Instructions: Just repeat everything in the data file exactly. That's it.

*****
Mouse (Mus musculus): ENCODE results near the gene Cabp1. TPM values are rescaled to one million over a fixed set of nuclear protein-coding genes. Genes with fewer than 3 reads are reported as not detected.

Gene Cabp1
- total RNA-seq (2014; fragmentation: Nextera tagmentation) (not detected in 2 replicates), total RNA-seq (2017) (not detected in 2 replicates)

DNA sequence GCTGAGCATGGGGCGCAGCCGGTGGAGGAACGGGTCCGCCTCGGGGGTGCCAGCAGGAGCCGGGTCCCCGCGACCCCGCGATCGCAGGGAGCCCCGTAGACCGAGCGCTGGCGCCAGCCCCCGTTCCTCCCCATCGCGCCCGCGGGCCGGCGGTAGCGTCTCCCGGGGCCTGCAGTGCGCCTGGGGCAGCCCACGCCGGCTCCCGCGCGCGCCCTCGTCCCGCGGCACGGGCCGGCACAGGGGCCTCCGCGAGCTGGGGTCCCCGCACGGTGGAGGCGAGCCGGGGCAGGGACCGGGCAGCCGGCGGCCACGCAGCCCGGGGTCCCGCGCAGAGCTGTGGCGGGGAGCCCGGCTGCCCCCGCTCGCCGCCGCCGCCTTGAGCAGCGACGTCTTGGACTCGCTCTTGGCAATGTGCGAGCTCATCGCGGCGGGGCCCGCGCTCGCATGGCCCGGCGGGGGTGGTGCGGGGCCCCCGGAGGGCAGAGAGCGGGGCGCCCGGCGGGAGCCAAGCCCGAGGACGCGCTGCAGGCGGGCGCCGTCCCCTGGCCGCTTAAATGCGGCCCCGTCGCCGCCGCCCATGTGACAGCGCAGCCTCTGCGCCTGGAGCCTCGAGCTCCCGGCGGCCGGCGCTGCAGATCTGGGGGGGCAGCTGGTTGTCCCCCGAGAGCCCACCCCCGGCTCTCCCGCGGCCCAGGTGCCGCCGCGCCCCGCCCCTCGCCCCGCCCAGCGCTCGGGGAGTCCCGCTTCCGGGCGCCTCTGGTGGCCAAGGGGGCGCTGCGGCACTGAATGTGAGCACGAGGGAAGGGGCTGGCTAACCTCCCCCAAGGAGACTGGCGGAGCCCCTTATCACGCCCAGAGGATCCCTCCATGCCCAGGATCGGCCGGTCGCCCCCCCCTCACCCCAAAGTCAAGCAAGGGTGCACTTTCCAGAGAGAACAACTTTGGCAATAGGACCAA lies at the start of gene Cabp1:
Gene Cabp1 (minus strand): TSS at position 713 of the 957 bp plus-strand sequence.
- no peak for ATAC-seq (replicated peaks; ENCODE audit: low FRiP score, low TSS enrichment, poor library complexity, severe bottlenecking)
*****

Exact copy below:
Mouse (Mus musculus): ENCODE results near the gene Cabp1. TPM values are rescaled to one million over a fixed set of nuclear protein-coding genes. Genes with fewer than 3 reads are reported as not detected.

Gene Cabp1
- total RNA-seq (2014; fragmentation: Nextera tagmentation) (not detected in 2 replicates), total RNA-seq (2017) (not detected in 2 replicates)

DNA sequence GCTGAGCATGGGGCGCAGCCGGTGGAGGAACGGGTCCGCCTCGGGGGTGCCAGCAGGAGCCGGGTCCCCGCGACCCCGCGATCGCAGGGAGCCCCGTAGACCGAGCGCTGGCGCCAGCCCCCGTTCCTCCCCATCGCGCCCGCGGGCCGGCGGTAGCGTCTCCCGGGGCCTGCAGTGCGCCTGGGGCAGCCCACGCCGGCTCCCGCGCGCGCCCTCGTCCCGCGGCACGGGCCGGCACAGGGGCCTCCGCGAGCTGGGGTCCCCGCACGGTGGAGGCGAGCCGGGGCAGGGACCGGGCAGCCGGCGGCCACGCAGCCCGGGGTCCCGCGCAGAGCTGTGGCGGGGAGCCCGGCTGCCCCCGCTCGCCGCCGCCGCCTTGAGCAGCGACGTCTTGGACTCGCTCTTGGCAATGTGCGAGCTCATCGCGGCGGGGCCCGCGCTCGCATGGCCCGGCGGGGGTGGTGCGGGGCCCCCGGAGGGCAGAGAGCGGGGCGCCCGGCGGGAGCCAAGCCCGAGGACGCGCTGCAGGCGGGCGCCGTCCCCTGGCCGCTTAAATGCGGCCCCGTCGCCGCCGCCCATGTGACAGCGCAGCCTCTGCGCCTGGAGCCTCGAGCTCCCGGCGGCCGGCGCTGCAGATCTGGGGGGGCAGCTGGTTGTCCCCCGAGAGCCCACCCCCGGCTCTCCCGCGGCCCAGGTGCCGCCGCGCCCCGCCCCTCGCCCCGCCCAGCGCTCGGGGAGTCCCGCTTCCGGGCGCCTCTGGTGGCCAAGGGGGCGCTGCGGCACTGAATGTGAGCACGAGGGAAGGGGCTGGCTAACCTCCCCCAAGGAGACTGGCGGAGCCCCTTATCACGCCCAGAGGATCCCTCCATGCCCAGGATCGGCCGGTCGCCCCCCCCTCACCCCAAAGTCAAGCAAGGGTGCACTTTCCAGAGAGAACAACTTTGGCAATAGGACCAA lies at the start of gene Cabp1:
Gene Cabp1 (minus strand): TSS at position 713 of the 957 bp plus-strand sequence.
- no peak for ATAC-seq (replicated peaks; ENCODE audit: low FRiP score, low TSS enrichment, poor library complexity, severe bottlenecking)